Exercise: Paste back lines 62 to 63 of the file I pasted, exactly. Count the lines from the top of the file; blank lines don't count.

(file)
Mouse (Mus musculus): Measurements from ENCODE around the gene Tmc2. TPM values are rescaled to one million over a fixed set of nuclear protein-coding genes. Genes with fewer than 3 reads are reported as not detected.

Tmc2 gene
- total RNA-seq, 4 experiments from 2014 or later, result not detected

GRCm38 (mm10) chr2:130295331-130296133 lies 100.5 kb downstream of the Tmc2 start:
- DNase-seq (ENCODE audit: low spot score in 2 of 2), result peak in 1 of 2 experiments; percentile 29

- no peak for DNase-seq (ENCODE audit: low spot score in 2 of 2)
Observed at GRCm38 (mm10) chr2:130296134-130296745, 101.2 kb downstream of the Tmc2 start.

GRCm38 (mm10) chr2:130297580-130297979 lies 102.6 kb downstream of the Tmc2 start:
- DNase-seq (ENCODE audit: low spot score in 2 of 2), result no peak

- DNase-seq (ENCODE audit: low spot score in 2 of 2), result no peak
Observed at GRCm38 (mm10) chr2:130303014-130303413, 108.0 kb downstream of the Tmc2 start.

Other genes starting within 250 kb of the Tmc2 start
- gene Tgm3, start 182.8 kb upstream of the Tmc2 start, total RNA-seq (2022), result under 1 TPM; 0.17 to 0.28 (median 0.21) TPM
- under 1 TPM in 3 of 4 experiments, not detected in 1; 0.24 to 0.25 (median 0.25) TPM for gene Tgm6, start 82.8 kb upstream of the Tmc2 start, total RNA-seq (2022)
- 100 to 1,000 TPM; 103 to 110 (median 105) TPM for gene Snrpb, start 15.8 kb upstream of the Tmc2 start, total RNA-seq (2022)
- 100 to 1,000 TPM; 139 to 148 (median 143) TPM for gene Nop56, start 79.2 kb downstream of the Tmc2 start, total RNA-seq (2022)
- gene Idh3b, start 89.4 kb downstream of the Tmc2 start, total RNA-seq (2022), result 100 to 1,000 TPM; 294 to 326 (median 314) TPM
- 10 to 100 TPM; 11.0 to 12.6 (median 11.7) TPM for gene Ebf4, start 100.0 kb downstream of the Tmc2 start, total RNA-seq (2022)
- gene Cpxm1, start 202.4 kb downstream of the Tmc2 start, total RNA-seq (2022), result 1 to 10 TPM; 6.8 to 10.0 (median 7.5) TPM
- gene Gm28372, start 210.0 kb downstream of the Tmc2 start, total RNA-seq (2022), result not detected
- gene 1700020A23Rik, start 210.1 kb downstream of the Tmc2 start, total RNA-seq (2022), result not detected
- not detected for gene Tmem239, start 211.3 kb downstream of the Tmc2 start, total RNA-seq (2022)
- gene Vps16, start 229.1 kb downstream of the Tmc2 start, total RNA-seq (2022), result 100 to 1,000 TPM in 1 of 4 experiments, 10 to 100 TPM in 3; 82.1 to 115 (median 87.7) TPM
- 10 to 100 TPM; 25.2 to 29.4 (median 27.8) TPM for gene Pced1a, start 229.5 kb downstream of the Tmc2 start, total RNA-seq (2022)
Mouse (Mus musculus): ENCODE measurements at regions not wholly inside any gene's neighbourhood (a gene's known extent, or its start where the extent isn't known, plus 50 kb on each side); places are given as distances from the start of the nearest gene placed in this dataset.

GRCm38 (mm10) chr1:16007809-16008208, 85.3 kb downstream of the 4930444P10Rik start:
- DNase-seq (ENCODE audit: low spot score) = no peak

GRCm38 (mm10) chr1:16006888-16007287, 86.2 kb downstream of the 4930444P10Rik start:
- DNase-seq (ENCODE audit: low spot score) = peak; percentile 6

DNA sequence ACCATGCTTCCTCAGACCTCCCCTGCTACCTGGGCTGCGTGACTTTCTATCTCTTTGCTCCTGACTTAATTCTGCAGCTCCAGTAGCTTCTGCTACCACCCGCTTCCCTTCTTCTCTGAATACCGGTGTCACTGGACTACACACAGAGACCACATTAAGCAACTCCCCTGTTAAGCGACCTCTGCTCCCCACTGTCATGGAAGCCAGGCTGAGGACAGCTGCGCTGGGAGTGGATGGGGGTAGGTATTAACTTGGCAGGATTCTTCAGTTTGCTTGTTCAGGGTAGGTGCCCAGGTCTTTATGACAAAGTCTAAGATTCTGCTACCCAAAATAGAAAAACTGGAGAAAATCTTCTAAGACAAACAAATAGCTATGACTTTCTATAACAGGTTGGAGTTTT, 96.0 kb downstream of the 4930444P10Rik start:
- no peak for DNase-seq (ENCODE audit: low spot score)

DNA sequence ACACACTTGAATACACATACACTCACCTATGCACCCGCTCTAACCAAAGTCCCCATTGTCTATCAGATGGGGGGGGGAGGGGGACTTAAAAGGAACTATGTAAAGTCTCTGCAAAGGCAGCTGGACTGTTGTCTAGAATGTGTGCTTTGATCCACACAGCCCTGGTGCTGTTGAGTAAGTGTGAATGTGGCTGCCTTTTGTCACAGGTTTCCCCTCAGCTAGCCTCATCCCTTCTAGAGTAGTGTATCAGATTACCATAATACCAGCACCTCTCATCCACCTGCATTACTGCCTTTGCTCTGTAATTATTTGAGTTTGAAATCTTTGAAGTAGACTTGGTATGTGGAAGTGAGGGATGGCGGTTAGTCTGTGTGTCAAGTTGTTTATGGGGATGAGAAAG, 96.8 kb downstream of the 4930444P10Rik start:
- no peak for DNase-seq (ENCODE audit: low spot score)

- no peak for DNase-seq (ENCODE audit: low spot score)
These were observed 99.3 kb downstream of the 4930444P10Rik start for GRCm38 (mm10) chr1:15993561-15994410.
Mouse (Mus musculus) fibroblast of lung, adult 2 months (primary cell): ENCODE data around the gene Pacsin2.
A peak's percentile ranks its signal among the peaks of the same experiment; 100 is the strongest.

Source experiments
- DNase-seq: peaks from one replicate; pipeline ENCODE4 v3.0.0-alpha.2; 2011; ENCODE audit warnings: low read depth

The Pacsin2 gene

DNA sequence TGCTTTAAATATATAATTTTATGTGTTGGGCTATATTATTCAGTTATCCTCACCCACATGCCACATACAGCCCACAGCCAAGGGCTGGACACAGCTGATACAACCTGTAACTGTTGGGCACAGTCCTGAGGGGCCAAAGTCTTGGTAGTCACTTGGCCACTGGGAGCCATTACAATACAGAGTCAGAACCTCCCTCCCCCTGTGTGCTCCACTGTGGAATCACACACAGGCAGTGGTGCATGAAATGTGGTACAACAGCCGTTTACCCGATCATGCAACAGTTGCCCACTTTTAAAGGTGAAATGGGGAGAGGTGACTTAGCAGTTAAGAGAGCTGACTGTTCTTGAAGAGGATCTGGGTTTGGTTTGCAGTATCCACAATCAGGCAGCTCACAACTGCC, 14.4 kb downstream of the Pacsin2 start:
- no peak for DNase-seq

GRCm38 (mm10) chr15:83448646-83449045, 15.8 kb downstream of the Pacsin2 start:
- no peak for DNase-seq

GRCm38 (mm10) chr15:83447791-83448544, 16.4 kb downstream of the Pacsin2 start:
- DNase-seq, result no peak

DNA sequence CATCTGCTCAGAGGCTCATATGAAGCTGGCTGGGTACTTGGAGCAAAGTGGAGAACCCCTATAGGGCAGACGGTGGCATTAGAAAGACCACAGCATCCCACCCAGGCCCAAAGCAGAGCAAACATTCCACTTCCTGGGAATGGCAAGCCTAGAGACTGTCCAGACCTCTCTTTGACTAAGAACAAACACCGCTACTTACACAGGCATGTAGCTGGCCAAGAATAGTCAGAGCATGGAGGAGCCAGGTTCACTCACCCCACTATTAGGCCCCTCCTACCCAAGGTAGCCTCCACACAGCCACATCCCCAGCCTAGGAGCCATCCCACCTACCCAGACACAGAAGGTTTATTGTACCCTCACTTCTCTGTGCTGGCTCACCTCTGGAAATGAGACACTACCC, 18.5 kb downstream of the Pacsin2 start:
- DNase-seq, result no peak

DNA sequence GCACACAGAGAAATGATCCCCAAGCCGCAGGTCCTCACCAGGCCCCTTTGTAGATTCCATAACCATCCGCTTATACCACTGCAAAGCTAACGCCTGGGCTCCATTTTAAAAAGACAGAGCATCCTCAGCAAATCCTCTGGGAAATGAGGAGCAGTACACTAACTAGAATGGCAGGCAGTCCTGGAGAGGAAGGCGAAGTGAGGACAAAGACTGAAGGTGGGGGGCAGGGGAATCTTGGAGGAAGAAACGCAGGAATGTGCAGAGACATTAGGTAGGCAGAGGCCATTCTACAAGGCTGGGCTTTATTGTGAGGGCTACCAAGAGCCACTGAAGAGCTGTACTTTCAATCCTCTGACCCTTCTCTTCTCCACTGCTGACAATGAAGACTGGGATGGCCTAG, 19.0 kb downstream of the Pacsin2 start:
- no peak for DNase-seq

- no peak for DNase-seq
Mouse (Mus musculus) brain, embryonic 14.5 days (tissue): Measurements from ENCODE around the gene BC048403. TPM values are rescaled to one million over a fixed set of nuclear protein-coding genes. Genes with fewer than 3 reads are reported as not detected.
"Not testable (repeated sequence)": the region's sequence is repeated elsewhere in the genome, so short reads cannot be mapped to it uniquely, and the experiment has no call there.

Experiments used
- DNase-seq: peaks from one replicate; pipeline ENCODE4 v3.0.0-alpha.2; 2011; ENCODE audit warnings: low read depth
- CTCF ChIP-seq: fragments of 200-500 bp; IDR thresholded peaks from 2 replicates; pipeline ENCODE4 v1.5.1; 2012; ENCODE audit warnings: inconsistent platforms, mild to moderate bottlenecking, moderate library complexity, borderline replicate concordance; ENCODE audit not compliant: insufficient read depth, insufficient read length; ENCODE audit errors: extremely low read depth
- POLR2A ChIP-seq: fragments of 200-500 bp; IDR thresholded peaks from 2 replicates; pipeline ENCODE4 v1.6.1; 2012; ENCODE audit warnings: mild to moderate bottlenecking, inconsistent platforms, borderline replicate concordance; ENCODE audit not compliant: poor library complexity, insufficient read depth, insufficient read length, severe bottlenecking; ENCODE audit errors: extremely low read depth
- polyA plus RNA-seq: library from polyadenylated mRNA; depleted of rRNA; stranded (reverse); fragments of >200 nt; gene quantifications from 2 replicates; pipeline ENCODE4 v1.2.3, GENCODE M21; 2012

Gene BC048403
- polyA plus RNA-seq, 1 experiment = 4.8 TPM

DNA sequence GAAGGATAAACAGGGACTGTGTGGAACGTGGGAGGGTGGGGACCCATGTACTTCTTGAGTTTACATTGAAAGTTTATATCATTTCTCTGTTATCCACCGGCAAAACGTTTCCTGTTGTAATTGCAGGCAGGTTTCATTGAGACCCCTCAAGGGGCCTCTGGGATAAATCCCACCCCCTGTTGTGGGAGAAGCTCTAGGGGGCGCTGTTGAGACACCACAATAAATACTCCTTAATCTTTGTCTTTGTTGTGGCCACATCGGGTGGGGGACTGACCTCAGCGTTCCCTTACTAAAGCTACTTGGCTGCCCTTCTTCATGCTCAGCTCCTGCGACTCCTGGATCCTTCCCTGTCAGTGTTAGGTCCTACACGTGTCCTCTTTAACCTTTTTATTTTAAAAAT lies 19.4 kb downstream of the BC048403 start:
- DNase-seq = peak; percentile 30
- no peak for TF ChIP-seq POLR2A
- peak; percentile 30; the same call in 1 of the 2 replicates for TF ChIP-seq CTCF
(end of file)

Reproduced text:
- DNase-seq = peak; percentile 30
- no peak for TF ChIP-seq POLR2A